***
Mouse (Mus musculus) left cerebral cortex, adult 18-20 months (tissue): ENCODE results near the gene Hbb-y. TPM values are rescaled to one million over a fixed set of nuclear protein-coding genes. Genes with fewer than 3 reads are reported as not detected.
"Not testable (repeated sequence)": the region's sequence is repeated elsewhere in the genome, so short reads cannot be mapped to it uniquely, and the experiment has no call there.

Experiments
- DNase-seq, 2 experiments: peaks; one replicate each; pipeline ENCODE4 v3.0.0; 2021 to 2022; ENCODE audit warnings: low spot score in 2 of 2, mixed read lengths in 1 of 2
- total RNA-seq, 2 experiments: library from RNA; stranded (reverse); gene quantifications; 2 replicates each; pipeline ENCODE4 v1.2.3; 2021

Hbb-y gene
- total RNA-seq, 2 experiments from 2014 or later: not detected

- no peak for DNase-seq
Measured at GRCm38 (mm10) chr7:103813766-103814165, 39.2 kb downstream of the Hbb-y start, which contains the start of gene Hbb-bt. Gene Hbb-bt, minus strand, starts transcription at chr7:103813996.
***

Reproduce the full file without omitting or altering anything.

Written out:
Mouse (Mus musculus) left cerebral cortex, adult 18-20 months (tissue): ENCODE results near the gene Hbb-y. TPM values are rescaled to one million over a fixed set of nuclear protein-coding genes. Genes with fewer than 3 reads are reported as not detected.
"Not testable (repeated sequence)": the region's sequence is repeated elsewhere in the genome, so short reads cannot be mapped to it uniquely, and the experiment has no call there.

Experiments
- DNase-seq, 2 experiments: peaks; one replicate each; pipeline ENCODE4 v3.0.0; 2021 to 2022; ENCODE audit warnings: low spot score in 2 of 2, mixed read lengths in 1 of 2
- total RNA-seq, 2 experiments: library from RNA; stranded (reverse); gene quantifications; 2 replicates each; pipeline ENCODE4 v1.2.3; 2021

Hbb-y gene
- total RNA-seq, 2 experiments from 2014 or later: not detected

- no peak for DNase-seq
Measured at GRCm38 (mm10) chr7:103813766-103814165, 39.2 kb downstream of the Hbb-y start, which contains the start of gene Hbb-bt. Gene Hbb-bt, minus strand, starts transcription at chr7:103813996.